NewVision Clinics Director Dr Noel Alpins AM receives Order of Australia Medal

Internationally recognised ophthalmologist, Dr Noel Alpins — widely-known for his innovative approaches to the analysis and treatment of astigmatism—has been presented with a prestigious Order of Australia medal for his contributions to refractive surgery innovation.
NewVision Clinics Director Dr Noel Alpins AM was presented with his Order of Australia medal at a ceremony at Government House in Melbourne on Wednesday, April 5, 2017.
He was awarded a Member in the General Division of the Order of Australia for significant service to ophthalmology, particularly to the development of innovative refractive surgery techniques, and to professional associations.
Dr Alpins, who began performing refractive eye surgery in 1985, has been a pioneer in refractive and cataract surgery in Australia.
He was one of the first ophthalmologists in Victoria to start performing laser vision correction in 1991 and since founding NewVision Clinics in the 1990s, has treated tens of thousands of patients with the Excimer laser.
Dr Alpins is also internationally recognised for inventing new methods for treating and analysing astigmatism, including the Alpins Method.
The Alpins Method —widely recognised as a significant breakthrough in astigmatism analysis— has been adopted by many peer reviewed journals, as well as the American National Standards Institute, as a standard for reporting astigmatism results.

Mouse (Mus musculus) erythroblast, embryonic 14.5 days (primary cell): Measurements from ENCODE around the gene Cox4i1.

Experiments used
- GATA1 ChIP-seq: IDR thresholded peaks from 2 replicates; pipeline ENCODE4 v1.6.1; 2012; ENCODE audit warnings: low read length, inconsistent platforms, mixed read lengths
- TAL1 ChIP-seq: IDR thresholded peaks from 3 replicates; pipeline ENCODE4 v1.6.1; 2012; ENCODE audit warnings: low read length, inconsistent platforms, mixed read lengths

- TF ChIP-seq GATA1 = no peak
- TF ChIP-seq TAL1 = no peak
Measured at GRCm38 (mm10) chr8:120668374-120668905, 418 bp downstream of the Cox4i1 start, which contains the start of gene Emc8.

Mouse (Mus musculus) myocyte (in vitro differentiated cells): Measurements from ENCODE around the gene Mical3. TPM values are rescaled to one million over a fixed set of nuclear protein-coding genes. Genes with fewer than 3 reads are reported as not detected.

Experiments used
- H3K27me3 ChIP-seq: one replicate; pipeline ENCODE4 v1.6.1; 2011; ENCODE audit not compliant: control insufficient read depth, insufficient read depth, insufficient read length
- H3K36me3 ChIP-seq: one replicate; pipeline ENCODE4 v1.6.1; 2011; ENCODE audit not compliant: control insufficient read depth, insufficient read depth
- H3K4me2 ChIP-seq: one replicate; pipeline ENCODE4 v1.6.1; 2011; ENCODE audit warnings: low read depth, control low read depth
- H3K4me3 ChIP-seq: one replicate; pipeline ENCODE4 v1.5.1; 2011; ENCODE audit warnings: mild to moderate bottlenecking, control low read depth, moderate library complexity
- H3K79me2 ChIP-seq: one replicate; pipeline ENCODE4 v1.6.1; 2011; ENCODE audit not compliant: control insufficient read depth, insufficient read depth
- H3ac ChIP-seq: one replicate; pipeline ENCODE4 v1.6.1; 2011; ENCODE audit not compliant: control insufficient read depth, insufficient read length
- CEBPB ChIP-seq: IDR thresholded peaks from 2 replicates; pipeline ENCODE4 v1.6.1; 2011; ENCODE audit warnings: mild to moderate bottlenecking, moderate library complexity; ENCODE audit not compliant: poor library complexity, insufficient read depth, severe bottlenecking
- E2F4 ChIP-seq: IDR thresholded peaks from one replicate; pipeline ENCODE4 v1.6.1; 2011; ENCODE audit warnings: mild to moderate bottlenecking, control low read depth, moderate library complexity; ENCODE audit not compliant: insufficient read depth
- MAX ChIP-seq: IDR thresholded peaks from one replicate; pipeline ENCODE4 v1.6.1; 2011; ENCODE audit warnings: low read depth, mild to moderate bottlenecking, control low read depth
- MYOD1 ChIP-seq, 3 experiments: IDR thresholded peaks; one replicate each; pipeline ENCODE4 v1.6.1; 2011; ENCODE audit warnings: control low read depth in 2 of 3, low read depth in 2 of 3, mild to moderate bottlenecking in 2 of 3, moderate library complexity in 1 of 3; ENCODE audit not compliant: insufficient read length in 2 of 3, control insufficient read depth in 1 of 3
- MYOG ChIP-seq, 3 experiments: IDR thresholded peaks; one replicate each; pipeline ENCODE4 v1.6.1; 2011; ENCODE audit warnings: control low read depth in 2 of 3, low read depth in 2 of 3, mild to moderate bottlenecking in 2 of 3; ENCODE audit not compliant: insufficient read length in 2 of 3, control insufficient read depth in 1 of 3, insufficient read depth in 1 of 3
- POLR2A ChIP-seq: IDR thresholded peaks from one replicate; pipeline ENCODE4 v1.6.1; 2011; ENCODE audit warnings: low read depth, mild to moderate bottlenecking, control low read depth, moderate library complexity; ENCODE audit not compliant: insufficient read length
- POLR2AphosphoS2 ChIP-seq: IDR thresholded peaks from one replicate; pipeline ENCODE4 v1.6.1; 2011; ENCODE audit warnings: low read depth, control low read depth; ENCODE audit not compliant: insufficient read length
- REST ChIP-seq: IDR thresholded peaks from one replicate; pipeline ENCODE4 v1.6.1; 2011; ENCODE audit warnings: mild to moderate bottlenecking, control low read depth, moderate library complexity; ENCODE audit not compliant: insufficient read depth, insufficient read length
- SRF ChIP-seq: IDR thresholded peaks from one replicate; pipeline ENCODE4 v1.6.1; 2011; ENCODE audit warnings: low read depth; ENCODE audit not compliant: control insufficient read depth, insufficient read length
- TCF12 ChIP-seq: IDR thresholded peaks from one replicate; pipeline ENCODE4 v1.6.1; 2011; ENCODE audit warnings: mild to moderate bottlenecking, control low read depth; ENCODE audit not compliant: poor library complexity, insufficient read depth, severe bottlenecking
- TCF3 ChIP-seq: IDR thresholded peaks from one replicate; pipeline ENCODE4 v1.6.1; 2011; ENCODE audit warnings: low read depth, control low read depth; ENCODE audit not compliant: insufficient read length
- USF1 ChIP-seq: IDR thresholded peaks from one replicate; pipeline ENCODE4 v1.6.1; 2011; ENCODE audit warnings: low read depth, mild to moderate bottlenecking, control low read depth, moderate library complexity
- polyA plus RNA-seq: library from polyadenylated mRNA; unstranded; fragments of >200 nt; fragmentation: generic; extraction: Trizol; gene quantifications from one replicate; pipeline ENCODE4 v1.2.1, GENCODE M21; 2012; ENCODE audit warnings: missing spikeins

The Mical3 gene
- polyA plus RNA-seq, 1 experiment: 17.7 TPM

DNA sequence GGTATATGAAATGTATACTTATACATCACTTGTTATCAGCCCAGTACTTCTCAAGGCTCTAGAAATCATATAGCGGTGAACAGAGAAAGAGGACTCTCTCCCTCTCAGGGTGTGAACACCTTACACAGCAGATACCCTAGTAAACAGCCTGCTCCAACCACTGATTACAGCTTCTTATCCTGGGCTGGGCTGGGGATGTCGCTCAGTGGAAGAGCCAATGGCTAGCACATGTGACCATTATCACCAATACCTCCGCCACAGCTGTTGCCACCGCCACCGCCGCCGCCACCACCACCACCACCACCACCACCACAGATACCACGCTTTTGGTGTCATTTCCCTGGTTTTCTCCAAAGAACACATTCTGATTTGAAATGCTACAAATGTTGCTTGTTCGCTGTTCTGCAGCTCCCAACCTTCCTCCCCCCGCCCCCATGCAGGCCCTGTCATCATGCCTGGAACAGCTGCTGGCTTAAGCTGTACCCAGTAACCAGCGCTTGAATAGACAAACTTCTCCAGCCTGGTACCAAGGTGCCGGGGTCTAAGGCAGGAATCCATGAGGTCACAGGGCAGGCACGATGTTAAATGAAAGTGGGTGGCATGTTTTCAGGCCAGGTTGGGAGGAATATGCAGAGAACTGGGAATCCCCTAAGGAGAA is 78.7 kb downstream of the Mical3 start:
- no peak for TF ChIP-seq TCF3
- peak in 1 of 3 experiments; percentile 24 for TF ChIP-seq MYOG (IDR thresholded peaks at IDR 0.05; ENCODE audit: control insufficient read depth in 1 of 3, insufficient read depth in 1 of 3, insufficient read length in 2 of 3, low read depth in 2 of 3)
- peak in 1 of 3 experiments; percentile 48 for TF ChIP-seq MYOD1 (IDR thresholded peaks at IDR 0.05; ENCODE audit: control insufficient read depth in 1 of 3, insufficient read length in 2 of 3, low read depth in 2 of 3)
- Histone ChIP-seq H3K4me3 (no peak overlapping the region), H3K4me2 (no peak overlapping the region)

Based on this method, Dr Alpins also invented the ASSORT surgical planning outcomes analysis software program, which is currently used by ophthalmologists, both in Australia and overseas. The ASSORT website has many free to use applications for Dr Alpins colleagues worldwide.
Local recognition for international work
Dr Alpins said it was” humbling” to receive such an esteemed award.
“It’s very gratifying to be acknowledged in Australia for the things I’ve achieved on an international scale,” Dr Alpins said.
“Of course, my work has relevance locally too because the things that I’ve developed, which are better ways of treating astigmatism and analysing astigmatism, has helped so many people all over the world, including here in Australia.”
“But it is extremely gratifying to be recognised in your own country with such an auspicious national award.”
Dr Alpins said one of the highlights of the ceremony—which was hosted by Victoria’s Governor General, the Honourable Linda Dessau AC—was the number of former patients who came up to congratulate him.
“At the ceremony there were about three or four separate people who came up to me and said, ‘Hi, you did my eyes 10 or more years ago and they’re still working great.”
“It was a great reminder that what you do is actually helping people in a tremendous way to either get out of glasses or to get better vision through cataract surgery,” Dr Alpins said.
Innovation continues
His innovative work continues to have a significant impact on not only patients but the international industry, as a whole.